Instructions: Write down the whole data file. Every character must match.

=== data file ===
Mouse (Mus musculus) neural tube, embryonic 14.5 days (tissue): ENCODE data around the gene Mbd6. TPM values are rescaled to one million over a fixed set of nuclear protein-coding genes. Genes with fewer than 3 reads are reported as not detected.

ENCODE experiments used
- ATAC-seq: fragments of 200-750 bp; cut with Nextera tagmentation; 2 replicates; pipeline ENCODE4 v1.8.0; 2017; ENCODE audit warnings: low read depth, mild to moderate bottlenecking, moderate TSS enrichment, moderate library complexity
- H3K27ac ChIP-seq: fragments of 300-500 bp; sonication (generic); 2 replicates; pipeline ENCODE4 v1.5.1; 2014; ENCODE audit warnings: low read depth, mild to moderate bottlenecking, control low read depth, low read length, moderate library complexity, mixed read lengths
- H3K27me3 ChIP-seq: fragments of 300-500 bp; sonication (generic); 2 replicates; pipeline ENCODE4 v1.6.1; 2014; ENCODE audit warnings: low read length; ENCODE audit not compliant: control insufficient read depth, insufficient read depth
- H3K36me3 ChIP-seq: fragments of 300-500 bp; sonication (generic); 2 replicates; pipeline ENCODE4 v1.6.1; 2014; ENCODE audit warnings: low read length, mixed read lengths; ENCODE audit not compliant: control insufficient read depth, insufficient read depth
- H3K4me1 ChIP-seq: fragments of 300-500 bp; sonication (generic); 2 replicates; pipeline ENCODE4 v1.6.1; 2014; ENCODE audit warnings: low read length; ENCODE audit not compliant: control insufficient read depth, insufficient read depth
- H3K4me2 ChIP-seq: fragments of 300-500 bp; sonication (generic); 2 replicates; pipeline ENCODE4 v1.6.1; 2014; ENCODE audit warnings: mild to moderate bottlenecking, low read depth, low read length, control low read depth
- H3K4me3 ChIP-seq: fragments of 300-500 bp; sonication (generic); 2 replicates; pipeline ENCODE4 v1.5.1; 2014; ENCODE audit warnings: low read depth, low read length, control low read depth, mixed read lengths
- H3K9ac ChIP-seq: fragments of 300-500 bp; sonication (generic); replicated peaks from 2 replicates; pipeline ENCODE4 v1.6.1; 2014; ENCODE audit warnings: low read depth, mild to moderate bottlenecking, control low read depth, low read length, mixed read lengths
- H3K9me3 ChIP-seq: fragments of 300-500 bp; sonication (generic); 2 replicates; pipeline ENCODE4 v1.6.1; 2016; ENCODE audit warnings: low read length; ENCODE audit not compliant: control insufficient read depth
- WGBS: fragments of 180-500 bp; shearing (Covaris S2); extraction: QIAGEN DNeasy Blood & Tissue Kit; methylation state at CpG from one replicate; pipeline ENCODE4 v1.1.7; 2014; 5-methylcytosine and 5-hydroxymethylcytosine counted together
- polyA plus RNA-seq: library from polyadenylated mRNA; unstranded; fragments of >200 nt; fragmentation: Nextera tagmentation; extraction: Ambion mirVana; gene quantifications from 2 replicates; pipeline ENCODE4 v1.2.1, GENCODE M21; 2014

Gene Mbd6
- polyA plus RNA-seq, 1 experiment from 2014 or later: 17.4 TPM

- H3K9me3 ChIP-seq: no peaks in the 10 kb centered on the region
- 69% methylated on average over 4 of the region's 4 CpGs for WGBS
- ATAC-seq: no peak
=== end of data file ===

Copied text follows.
Mouse (Mus musculus) neural tube, embryonic 14.5 days (tissue): ENCODE data around the gene Mbd6. TPM values are rescaled to one million over a fixed set of nuclear protein-coding genes. Genes with fewer than 3 reads are reported as not detected.

ENCODE experiments used
- ATAC-seq: fragments of 200-750 bp; cut with Nextera tagmentation; 2 replicates; pipeline ENCODE4 v1.8.0; 2017; ENCODE audit warnings: low read depth, mild to moderate bottlenecking, moderate TSS enrichment, moderate library complexity
- H3K27ac ChIP-seq: fragments of 300-500 bp; sonication (generic); 2 replicates; pipeline ENCODE4 v1.5.1; 2014; ENCODE audit warnings: low read depth, mild to moderate bottlenecking, control low read depth, low read length, moderate library complexity, mixed read lengths
- H3K27me3 ChIP-seq: fragments of 300-500 bp; sonication (generic); 2 replicates; pipeline ENCODE4 v1.6.1; 2014; ENCODE audit warnings: low read length; ENCODE audit not compliant: control insufficient read depth, insufficient read depth
- H3K36me3 ChIP-seq: fragments of 300-500 bp; sonication (generic); 2 replicates; pipeline ENCODE4 v1.6.1; 2014; ENCODE audit warnings: low read length, mixed read lengths; ENCODE audit not compliant: control insufficient read depth, insufficient read depth
- H3K4me1 ChIP-seq: fragments of 300-500 bp; sonication (generic); 2 replicates; pipeline ENCODE4 v1.6.1; 2014; ENCODE audit warnings: low read length; ENCODE audit not compliant: control insufficient read depth, insufficient read depth
- H3K4me2 ChIP-seq: fragments of 300-500 bp; sonication (generic); 2 replicates; pipeline ENCODE4 v1.6.1; 2014; ENCODE audit warnings: mild to moderate bottlenecking, low read depth, low read length, control low read depth
- H3K4me3 ChIP-seq: fragments of 300-500 bp; sonication (generic); 2 replicates; pipeline ENCODE4 v1.5.1; 2014; ENCODE audit warnings: low read depth, low read length, control low read depth, mixed read lengths
- H3K9ac ChIP-seq: fragments of 300-500 bp; sonication (generic); replicated peaks from 2 replicates; pipeline ENCODE4 v1.6.1; 2014; ENCODE audit warnings: low read depth, mild to moderate bottlenecking, control low read depth, low read length, mixed read lengths
- H3K9me3 ChIP-seq: fragments of 300-500 bp; sonication (generic); 2 replicates; pipeline ENCODE4 v1.6.1; 2016; ENCODE audit warnings: low read length; ENCODE audit not compliant: control insufficient read depth
- WGBS: fragments of 180-500 bp; shearing (Covaris S2); extraction: QIAGEN DNeasy Blood & Tissue Kit; methylation state at CpG from one replicate; pipeline ENCODE4 v1.1.7; 2014; 5-methylcytosine and 5-hydroxymethylcytosine counted together
- polyA plus RNA-seq: library from polyadenylated mRNA; unstranded; fragments of >200 nt; fragmentation: Nextera tagmentation; extraction: Ambion mirVana; gene quantifications from 2 replicates; pipeline ENCODE4 v1.2.1, GENCODE M21; 2014

Gene Mbd6
- polyA plus RNA-seq, 1 experiment from 2014 or later: 17.4 TPM

- H3K9me3 ChIP-seq: no peaks in the 10 kb centered on the region
- 69% methylated on average over 4 of the region's 4 CpGs for WGBS
- ATAC-seq: no peak